In Steven Soderbergh's sobering pandemic thriller Contagion, we hear the villain while the opening screen is still dark. An unremarkable cough -- but it's the first salvo in a war between a new rapidly spreading virus and humans without immunity or a vaccine.
From one woman infected while away on business, Contagion depicts the inevitable spread of the disease, and the frantic, confused rollout of resources to combat it. Viewers bounce from suburban homes in the heartland and the Centers for Disease Control in Atlanta, to a conspiracy-minded blogger in San Francisco and the disease's birthplace in China. Through it all, we're invited to ponder the what-if of this entirely plausible global crisis. The film's early scenes are particularly unsettling as we see how easily an illness can spread; Soderbergh's cameras linger just a beat too long on handshakes and shared surfaces.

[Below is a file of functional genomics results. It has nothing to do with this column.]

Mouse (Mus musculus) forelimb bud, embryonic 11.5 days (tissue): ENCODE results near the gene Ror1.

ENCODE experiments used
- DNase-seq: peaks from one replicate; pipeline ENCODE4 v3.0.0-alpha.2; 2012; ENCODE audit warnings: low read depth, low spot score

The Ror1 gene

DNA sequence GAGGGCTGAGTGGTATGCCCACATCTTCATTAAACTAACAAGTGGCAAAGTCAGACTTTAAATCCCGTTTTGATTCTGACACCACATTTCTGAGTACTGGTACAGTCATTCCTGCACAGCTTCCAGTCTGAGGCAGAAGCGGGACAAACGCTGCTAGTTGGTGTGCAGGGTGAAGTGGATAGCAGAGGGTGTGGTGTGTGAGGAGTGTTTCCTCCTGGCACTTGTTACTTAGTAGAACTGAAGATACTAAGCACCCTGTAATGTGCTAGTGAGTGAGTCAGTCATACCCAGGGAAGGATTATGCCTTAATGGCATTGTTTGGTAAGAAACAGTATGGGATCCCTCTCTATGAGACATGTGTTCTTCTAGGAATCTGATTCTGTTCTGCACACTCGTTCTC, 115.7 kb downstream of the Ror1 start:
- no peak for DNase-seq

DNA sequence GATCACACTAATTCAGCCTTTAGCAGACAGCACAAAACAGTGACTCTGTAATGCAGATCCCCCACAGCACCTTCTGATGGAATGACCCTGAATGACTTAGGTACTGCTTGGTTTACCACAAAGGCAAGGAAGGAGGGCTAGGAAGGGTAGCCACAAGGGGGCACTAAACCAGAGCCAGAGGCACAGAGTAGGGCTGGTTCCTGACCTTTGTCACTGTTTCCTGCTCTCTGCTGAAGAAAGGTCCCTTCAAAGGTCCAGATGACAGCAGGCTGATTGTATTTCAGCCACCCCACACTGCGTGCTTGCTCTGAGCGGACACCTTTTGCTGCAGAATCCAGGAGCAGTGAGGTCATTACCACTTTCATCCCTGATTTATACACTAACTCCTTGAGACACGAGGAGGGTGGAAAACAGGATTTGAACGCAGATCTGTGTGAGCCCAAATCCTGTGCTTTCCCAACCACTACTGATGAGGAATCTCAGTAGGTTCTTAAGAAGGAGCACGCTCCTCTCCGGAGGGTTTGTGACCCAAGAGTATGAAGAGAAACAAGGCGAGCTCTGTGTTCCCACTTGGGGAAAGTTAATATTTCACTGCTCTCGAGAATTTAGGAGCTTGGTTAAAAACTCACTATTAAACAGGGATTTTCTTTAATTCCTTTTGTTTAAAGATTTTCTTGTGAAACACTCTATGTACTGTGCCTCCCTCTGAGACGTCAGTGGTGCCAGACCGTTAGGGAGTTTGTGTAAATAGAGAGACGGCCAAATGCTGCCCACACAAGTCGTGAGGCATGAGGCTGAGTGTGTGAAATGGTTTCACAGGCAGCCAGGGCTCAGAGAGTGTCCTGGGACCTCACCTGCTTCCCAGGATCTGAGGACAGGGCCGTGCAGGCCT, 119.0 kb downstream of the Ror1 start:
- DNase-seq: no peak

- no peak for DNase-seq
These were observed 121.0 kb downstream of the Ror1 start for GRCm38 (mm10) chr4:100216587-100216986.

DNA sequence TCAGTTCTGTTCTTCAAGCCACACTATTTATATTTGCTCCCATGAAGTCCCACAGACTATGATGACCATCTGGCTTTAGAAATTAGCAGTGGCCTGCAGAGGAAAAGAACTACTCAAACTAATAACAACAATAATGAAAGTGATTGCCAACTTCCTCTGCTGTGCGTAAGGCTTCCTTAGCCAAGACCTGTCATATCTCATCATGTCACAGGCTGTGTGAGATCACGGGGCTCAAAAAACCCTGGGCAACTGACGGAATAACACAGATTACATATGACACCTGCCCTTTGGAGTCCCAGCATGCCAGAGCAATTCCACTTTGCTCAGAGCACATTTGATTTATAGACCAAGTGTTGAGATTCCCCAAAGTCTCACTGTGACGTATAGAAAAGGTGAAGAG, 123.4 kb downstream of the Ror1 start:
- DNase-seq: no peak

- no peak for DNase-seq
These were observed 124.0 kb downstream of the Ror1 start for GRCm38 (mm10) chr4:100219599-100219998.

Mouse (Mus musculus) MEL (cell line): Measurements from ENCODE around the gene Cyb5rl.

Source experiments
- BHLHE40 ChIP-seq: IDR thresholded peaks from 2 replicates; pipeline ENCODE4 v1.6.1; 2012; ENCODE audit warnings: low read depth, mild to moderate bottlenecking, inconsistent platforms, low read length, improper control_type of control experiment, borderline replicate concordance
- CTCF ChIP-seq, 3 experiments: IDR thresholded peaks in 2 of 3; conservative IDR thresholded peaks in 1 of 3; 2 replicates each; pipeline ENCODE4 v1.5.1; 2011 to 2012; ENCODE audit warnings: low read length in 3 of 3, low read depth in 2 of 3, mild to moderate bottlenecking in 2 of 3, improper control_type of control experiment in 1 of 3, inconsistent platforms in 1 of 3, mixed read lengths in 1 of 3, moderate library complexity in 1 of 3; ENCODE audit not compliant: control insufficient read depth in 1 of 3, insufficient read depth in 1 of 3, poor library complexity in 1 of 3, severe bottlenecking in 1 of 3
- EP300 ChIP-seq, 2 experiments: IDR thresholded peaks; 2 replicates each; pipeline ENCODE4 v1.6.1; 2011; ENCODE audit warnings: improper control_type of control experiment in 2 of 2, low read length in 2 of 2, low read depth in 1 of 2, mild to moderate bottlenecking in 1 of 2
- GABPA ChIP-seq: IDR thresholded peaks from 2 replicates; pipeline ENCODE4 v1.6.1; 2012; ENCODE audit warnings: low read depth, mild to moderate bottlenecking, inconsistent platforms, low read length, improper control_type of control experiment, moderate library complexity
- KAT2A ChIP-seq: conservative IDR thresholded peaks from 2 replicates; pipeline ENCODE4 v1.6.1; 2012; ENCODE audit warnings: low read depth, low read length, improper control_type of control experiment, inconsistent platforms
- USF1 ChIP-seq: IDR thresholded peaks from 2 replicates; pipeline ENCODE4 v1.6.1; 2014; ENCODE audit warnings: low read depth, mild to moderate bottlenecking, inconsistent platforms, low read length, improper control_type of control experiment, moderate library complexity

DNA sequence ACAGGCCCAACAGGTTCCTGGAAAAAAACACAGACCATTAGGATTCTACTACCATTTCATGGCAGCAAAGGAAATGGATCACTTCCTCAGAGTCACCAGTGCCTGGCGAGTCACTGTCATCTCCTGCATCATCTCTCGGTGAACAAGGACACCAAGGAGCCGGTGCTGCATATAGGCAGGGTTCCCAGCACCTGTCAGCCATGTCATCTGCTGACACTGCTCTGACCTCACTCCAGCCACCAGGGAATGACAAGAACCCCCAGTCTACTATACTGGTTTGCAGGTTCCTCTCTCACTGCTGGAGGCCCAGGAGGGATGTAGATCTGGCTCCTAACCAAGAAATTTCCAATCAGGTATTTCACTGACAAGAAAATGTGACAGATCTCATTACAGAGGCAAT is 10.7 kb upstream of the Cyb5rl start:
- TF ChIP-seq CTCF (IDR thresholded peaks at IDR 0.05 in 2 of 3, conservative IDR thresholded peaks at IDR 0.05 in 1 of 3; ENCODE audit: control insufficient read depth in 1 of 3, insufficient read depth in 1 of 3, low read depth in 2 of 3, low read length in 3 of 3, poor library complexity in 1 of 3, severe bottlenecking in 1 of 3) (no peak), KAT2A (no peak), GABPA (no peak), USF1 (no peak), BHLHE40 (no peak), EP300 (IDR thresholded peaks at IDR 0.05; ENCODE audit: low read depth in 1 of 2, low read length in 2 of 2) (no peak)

As the situation worsens, the narrative starts to feel truncated, as Soderbergh hurries to get lots of moving pieces in sync. (This would have made an awesome mini-series, with room for more emotional engagement.) And the film's conclusion may have cynics guffawing. But if Big Pharma to the rescue in real life seems unlikely, then chalk it up as another thing to be worried about when the credits roll.